After eight days of captivity, by order from Mwanga II, Hannington’s porters were killed, and on 29th October 1885, Hannington himself was speared in both sides . As he died, his alleged last words to the soldiers who killed him were: “Go, tell Mwanga I have purchased the road to Uganda with my blood.”
Widespread persecution of Christians followed, many being killed or sold to Arab slavers. Joseph Mukasa Balikuddembe, a Roman Catholic and an official at Mwanga’s court, rebuked the king for the deed, and was beheaded for it. Hannington and his companions were among the first Martyrs of Uganda.
About the Death 💀 of Bishop James
THERE are several theories on how Bishop James Hannington died, so we may never know how it happened. It is not even clear who gave the order although there is no doubt that Chief Luba of Bunya carried it out at Kyando, in what is now known as Mayuge district.
Hannington’s journal, salvaged by a local, indicated that he was tortured for a week after his arrest on October 21st 1885. He was speared to death on October 29th, 1885.
He wrote: in spite of feeling I was being dragged away to be murdered I sang ‘Safe in the Arms of Jesus’ and laughed at the very agony of my situation. My clothes were torn to pieces so that I was exposed; wet through being dragged on the ground; strained in every limb and for a whole hour expecting instant death, hurried along, dragged, pushed at five miles an hour, until we came to a hut…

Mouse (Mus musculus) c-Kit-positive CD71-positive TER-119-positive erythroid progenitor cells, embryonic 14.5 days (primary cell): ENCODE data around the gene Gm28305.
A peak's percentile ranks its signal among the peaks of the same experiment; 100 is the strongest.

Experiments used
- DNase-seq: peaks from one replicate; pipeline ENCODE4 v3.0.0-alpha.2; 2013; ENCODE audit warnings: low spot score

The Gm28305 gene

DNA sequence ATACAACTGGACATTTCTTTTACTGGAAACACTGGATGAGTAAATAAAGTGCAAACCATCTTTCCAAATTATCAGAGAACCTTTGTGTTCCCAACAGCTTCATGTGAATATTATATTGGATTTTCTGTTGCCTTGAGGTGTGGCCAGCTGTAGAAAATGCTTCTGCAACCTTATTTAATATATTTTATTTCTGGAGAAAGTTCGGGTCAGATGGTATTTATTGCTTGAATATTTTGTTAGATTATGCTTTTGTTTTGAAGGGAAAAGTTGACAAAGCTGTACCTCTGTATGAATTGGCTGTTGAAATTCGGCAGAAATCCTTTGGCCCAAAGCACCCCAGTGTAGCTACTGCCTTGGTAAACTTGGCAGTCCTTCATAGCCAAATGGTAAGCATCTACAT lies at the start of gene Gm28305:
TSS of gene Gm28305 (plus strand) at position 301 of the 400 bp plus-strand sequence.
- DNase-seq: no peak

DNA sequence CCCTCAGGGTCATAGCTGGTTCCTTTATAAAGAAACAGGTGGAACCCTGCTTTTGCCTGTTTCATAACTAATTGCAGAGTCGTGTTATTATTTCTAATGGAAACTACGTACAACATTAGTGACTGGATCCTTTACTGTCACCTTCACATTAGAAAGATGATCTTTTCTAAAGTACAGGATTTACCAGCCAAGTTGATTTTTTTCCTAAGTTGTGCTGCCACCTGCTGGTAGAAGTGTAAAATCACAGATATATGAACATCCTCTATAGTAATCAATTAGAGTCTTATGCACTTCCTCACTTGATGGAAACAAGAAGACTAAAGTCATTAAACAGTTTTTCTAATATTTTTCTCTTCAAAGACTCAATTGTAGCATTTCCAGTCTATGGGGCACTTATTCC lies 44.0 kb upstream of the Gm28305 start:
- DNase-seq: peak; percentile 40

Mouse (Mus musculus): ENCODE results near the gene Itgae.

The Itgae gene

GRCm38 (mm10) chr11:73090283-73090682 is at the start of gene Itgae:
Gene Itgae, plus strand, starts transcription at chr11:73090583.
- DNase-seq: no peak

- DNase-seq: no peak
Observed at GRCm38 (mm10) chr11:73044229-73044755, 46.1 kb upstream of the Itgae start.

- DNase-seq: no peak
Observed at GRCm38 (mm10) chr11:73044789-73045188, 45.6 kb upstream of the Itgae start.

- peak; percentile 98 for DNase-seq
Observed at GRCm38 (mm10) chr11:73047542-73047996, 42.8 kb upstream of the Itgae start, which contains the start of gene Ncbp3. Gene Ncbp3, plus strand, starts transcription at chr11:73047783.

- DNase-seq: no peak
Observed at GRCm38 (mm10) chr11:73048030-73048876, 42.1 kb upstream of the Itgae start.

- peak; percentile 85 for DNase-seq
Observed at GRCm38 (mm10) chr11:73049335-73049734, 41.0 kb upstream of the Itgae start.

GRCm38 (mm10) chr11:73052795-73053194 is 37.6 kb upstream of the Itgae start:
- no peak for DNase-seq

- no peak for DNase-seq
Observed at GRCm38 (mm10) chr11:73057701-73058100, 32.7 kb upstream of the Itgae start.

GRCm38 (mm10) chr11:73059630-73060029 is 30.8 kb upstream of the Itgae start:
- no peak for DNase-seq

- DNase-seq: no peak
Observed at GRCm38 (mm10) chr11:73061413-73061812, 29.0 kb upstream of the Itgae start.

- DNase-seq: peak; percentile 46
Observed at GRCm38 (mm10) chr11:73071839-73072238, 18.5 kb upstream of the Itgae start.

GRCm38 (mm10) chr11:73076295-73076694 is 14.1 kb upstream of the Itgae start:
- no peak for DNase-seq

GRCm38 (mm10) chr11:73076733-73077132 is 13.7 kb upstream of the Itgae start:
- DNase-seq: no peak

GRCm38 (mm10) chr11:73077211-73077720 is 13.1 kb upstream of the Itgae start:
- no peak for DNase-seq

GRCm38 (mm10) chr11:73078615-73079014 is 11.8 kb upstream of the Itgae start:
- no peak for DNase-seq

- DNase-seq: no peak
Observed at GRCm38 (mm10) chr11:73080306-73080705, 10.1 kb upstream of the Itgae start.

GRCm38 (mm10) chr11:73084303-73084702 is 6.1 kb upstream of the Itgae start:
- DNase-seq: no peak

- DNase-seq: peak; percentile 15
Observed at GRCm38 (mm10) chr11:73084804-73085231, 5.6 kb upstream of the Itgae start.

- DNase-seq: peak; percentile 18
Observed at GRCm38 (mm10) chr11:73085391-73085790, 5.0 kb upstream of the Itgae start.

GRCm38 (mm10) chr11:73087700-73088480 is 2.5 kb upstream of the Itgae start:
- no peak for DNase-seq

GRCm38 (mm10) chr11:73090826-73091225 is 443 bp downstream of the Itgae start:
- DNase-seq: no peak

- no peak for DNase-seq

Some people believe the Bishop angered Kabaka Mwanga of Buganda by travelling through Busoga, at that time considered a back entrance to Buganda Kingdom. Traditionally, such an entry, whether by missionaries or traders, was considered subversive.
Little wonder that Hannington last words were: Go tell Mwanga I have purchased the road to Uganda with my blood.
Kyando is 12km from Mayuge town near the shores of Lake Victoria in Imanyiro county. Despite its historical significance, it is not easy to access, with the bad roads and lack of signposts and tourists need quick-witted drivers ready to make abrupt decisions but Mj safaris Uganda can offer proper arranged tours to these sites.
Almost 122 years after Bishop Hannington was killed, the site remains unaltered by modernity. The stone on which he was speared is located less than a metre from a footpath that winds through a small maize garden. A short distance down the footpath is a church built in his memory.
Multitudes of Christians throng Kyando every year on October 29th to pray at the site where Bishop Hannington was martyred.
According to Zaidi Mugoya a Senior Communication Officer at Busoga tourism ministry says visitors from all walks of life visit the site all year round with the climax being October 29.
A monument was set up in the 1920s on the huge stone were he is believed to have been speared to death but unfortunately it wasn’t reserved by then .
At Kyando, he used rocky caves as library, altar, pulpit and sleeping room. These are the major attractions for tourists. Many of the visitors drink water from the well that Bishop Hannington used more than 122 years ago.
Of particular interest is the pulpit used by Bishop Hannington. It is a huge stone that sits on a rock, tilting as though it will fall any minute, yet it moved an inch since the days before any white man stepped in Uganda.
To get there you have to do a substantial amount of climbing. But when you get there, it becomes obvious why the Bishop chose it. There is a clear view of Nkombe village, Lake Victoria and Mwiri hill in Jinja. Lwanika and the Victoria waters are visible to the south while parts of Iganga and Waitambogwe hill dot the eastern horizon.